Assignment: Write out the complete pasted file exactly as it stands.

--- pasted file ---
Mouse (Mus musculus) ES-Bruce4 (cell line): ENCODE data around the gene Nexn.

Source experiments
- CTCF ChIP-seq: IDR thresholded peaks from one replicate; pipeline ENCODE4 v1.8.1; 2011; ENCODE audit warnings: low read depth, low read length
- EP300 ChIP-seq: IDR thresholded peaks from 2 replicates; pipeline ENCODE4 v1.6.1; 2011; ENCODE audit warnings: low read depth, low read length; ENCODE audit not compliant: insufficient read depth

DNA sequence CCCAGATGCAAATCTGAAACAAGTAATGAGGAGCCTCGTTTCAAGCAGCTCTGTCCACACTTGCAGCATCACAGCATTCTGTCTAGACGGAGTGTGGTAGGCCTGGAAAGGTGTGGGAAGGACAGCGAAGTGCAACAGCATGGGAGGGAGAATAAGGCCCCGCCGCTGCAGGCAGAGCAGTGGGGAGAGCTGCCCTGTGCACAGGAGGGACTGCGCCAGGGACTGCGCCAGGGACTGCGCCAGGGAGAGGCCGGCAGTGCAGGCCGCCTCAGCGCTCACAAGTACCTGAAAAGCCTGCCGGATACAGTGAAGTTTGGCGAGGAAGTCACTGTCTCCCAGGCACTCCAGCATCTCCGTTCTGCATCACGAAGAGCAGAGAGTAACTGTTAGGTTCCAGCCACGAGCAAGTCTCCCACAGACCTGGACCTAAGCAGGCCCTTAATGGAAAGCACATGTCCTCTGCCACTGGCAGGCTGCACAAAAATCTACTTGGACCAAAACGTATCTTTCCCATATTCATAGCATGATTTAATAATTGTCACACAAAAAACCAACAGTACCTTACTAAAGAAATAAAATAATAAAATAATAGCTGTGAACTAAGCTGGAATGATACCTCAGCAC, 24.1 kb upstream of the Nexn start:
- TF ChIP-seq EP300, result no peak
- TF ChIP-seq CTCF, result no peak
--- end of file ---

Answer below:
Mouse (Mus musculus) ES-Bruce4 (cell line): ENCODE data around the gene Nexn.

Source experiments
- CTCF ChIP-seq: IDR thresholded peaks from one replicate; pipeline ENCODE4 v1.8.1; 2011; ENCODE audit warnings: low read depth, low read length
- EP300 ChIP-seq: IDR thresholded peaks from 2 replicates; pipeline ENCODE4 v1.6.1; 2011; ENCODE audit warnings: low read depth, low read length; ENCODE audit not compliant: insufficient read depth

DNA sequence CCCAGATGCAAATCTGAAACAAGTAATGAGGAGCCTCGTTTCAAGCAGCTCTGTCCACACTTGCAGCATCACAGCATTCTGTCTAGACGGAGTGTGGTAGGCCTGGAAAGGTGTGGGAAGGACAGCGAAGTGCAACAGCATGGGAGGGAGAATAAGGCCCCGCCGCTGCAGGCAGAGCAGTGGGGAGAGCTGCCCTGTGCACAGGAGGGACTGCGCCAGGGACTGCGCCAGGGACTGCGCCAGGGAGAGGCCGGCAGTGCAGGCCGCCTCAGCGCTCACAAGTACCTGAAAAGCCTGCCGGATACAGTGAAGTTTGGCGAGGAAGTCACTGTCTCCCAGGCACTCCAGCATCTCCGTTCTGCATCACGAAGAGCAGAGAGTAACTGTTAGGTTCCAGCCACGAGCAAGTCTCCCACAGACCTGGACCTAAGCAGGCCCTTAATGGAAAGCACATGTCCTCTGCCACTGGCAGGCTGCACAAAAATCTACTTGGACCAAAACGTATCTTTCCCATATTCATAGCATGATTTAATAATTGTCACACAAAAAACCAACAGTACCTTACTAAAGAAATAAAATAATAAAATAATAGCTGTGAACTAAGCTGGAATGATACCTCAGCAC, 24.1 kb upstream of the Nexn start:
- TF ChIP-seq EP300, result no peak
- TF ChIP-seq CTCF, result no peak